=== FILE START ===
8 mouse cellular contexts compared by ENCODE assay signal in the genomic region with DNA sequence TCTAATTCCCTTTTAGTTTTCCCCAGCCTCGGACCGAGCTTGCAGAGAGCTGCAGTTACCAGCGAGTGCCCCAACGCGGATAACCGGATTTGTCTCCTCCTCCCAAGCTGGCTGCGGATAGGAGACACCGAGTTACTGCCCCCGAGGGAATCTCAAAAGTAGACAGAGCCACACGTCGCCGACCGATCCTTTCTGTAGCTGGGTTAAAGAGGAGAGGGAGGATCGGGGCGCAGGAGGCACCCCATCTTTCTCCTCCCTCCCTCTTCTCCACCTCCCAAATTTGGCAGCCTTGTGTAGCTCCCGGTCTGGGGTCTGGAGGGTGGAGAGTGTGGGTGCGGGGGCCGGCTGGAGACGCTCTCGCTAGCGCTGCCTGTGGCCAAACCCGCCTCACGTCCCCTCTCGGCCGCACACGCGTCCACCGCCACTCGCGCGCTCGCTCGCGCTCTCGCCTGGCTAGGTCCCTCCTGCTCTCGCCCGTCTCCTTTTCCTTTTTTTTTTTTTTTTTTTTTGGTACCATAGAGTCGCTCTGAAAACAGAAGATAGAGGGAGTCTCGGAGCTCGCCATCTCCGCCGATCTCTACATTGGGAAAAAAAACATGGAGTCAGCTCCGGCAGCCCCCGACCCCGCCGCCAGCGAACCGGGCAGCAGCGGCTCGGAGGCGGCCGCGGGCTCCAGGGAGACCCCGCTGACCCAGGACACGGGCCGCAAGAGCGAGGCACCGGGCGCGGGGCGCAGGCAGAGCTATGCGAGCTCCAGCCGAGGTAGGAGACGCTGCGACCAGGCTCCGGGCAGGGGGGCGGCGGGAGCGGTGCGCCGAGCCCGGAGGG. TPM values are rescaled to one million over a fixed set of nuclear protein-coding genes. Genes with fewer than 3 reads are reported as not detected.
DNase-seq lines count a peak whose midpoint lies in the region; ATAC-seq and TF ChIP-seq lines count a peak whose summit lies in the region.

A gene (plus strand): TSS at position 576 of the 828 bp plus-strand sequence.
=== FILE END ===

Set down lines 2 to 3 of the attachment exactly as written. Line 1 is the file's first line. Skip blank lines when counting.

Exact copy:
DNase-seq lines count a peak whose midpoint lies in the region; ATAC-seq and TF ChIP-seq lines count a peak whose summit lies in the region.

A gene (plus strand): TSS at position 576 of the 828 bp plus-strand sequence.